A charity fund raiser has completed a five-month trek from John O’Groats to Land’s End – pushing her BED for the entire journey.
Brave Rosie Mai Iredale, 26, reached the end of her epic journey in Cornwall on Monday afternoon, having set off from the north of Scotland in her pyjamas in May.
She travelled on minor roads and walked trails for 1,200 miles, experiencing all types of weathers and sleeping in car parks, lay-bys and conservatories.
Rosie pushed her bed, which weighed 125kg, for an average of 25 miles a day.
Her extraordinary efforts have already seen her raise £21,000 which will go towards opening a children’s home in her home city of Bristol.
The youth worker even adopted a stray kitten which she picked up en route.
She said: “It’s completely overwhelming to finish. It hasn’t sunk in yet.
“It makes all the difficult times feel really worthwhile.”
“I’m raising money towards starting up my own children’s home in Bristol.
“I wanted to do a challenge that was a bit different because not everyone has a safe place to sleep so I decided to take my place to sleep out into the big bad world.”
She would regularly walk from 6am until 10.30pm and says she had no idea just how tough her challenge would be.
She said: “I hadn’t realise how awkward it would be to push. I was travelling at 1mph when it was hilly.
“It’s hard to say what the most difficult part was – probably walking through the rain for three days solid.
“Everything you own is wet. You’re tired and hungry and running out of food.”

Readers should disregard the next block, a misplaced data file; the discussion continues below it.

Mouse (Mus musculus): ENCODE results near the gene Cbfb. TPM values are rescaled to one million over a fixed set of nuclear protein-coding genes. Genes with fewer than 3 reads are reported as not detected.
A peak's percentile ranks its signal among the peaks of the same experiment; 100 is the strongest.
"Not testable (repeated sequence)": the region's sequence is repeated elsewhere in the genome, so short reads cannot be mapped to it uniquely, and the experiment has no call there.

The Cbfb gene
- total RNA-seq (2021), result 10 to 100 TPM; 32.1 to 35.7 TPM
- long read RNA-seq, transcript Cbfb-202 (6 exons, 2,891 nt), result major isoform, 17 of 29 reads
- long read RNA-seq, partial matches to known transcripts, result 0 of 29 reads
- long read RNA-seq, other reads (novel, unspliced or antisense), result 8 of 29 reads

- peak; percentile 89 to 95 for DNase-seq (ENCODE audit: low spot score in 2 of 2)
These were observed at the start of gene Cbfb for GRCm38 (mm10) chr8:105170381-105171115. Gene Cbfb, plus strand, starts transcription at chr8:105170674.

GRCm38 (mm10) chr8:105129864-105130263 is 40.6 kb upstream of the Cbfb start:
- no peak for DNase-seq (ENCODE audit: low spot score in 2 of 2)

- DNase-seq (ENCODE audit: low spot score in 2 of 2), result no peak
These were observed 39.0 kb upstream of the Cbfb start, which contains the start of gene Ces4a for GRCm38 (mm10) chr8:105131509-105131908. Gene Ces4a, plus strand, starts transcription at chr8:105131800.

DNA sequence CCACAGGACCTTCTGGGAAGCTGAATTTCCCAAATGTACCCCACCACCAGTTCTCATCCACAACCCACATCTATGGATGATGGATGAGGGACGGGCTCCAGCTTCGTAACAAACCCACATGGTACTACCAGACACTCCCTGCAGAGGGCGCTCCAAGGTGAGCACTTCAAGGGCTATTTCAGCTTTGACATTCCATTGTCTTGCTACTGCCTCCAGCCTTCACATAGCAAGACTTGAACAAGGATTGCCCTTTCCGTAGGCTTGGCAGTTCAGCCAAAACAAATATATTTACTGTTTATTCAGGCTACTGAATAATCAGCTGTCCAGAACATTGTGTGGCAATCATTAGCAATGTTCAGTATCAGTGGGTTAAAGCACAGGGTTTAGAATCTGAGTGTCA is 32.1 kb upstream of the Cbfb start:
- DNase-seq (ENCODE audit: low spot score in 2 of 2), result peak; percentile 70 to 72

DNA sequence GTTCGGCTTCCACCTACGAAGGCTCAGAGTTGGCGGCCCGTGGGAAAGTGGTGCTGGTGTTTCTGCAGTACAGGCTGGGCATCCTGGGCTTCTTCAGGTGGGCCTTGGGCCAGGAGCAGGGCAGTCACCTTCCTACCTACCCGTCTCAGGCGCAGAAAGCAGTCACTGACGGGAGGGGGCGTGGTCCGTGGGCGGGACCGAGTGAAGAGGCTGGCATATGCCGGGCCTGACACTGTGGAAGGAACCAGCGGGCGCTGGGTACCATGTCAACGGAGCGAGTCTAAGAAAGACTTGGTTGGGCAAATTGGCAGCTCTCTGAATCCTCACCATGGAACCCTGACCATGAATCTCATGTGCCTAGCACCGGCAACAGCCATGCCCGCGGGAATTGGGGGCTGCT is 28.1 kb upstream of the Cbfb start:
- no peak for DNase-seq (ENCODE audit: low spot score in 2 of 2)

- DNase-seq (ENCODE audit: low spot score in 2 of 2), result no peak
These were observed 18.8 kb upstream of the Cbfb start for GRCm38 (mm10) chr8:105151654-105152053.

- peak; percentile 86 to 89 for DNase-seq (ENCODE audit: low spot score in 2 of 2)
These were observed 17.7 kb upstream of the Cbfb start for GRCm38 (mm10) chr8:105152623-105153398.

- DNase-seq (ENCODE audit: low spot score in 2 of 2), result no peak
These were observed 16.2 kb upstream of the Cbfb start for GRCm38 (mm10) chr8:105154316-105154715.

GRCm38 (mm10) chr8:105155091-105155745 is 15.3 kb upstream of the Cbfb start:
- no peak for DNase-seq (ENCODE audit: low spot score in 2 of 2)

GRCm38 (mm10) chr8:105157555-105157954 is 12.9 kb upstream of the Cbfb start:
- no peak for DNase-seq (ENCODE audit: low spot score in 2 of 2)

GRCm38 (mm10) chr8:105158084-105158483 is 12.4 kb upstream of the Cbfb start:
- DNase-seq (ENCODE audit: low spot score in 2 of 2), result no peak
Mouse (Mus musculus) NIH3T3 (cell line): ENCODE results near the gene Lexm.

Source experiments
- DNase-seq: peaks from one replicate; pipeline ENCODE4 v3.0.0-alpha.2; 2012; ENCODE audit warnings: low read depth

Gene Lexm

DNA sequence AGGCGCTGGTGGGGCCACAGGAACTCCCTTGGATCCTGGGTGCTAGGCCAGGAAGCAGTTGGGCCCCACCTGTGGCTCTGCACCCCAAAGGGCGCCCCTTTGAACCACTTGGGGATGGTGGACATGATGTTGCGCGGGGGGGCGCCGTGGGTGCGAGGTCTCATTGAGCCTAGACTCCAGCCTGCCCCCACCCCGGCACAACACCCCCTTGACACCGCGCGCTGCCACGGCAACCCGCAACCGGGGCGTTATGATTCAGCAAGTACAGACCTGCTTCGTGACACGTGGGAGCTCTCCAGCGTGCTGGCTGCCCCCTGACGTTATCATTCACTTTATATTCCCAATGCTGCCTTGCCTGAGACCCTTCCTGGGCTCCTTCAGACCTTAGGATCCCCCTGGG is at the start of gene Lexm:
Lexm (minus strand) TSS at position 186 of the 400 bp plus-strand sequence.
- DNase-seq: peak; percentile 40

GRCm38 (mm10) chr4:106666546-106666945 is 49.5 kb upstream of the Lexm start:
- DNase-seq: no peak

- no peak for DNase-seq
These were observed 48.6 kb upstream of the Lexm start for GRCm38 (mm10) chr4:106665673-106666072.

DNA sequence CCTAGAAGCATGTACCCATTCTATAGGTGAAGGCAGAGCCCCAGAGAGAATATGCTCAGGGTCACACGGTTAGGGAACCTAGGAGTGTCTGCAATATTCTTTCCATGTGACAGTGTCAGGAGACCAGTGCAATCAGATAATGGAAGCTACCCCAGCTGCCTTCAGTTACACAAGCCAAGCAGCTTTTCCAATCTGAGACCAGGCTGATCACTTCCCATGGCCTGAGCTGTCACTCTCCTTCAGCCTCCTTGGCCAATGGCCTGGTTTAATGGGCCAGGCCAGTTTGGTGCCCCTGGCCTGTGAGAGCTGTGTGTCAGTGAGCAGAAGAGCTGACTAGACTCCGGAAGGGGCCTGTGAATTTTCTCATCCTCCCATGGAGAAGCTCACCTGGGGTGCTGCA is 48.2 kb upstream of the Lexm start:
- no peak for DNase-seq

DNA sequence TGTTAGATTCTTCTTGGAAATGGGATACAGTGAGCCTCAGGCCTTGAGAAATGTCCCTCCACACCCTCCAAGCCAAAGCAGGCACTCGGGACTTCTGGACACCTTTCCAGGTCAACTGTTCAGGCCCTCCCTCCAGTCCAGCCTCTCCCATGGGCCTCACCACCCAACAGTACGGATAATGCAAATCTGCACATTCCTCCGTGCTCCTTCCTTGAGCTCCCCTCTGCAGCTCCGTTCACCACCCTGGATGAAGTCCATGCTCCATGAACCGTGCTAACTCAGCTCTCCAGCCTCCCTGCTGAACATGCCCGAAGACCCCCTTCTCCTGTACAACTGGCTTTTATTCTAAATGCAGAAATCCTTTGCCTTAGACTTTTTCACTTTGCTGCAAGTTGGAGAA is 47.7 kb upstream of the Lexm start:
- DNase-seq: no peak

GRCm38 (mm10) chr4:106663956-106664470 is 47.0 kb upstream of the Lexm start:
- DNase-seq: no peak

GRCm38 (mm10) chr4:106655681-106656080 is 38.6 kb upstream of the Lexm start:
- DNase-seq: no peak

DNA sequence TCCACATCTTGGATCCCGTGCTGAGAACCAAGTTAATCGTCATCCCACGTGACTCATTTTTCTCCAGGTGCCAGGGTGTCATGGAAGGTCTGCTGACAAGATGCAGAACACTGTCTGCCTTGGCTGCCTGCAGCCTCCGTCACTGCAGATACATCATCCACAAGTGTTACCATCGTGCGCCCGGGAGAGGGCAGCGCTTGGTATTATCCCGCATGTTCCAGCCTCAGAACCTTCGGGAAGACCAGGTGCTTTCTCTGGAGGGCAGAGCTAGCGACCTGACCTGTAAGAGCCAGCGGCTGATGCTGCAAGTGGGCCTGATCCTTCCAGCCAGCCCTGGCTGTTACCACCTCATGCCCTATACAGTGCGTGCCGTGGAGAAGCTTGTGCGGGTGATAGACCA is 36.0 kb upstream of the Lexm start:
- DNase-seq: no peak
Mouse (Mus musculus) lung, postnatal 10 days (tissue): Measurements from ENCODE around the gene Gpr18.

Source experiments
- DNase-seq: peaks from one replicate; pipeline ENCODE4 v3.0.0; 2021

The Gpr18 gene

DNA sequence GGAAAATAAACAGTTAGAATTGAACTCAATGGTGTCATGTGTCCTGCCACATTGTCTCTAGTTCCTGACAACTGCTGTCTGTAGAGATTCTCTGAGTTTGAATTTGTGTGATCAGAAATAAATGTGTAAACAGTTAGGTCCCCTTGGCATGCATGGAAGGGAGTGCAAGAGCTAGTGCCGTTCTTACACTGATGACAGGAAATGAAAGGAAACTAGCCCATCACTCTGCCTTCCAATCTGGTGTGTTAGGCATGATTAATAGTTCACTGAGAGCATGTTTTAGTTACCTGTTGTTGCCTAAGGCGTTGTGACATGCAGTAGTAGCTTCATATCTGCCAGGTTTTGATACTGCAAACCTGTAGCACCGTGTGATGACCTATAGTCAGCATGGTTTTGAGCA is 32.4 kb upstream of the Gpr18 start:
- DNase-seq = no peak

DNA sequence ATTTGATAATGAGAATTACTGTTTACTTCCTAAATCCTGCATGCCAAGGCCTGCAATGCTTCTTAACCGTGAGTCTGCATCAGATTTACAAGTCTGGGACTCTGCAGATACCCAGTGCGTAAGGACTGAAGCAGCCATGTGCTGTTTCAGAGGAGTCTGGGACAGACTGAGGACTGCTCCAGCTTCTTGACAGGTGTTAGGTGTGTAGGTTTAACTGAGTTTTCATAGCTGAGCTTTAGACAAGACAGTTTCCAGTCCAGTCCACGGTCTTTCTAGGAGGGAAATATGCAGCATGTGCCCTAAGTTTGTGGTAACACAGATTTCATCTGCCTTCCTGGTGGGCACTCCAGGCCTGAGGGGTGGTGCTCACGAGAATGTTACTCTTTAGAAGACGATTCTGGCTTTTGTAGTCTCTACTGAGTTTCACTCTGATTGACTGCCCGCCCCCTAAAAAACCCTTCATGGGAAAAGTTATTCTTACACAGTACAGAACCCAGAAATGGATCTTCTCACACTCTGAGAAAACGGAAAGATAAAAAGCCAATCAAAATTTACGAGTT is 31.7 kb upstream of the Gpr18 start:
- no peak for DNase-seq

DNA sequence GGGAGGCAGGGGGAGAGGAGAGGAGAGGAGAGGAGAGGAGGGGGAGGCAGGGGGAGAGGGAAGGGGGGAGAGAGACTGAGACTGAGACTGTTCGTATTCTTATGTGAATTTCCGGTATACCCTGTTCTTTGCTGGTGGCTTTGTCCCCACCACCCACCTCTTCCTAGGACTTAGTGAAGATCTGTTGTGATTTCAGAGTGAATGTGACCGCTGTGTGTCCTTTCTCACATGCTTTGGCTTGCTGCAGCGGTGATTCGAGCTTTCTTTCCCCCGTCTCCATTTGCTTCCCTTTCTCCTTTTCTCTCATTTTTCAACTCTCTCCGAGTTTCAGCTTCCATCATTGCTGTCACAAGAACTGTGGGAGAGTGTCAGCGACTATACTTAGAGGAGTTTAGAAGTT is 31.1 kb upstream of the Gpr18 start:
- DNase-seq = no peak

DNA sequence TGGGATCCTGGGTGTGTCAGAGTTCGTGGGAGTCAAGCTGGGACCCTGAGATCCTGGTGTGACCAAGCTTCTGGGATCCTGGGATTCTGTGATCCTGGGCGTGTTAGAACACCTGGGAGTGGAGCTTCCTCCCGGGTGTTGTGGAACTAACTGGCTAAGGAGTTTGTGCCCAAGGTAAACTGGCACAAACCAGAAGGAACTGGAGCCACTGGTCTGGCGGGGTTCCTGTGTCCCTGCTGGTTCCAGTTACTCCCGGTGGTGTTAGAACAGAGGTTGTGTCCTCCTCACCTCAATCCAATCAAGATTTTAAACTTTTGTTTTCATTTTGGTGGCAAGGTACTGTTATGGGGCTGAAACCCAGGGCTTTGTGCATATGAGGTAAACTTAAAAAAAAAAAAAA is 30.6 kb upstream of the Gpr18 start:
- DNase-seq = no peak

“A wheel fell off and I had to walk back half a mile to pick up the bit that fell off. I sat on a rock and cried my eyes out.
“Sometimes you got a shed to push the bed into, but in some of the more rural areas I tended to just sleep in a field or maybe in a car park if I can find one.
“What’s fantastic is the help I’ve got from so many people, most of them strangers.
“They either donate, or offer me a place to stay, or walk with me for a while. That actually does help, because I have someone to talk to.
“But it could get quite lonely at times when there’s no one.”
“I slept in fields, hotel car parks, and was wheeled into conservatories and dining rooms. I got a lot of offers of free hotel rooms but I declined.”
And she ended up with an unlikely companion when a kitten took refuge in her bed.
Rosie said: “I was sleeping in a field and I woke up with this tiny little kitten sprawled across my chest.
“He was coughing and wheezing and really quite poorly. I think he was looking for a warm place to die but I’ve adopted him now and he’s been to the vet. He’s doing so much better now and really perked up.”
She has since named the feline Tyke and plans to keep him.
Rosie had hoped to complete the challenge in 60 days, but ended up taking five and a half months after a series of mishaps.
She already had to abort her first attempt after the bed broke near Inverness in Scotland, leaving her waiting for a month for it to get fixed.
Once she started again, she suffered a number of breakdowns along the route and was struck down with a viral infection.
But Rosie believes her hard work was worth it, partly due to the support she received from members of the public.
She said: “The support has been phenomenal. My support team was the Great British public.”
Rosie’s bed challenge is part of a series she has planned over the next five years to raise £200,000 for her children’s home.
And despite barely finishing her epic trek, she has already started thinking about what she will do next.
She said: “I’ve already sent out a few emails regarding the next one. I have a few ideas of things I’ll be doing next year.”
To donate towards the cause, readers are asked to visit Rosie’s website: www.fullreach.co.uk.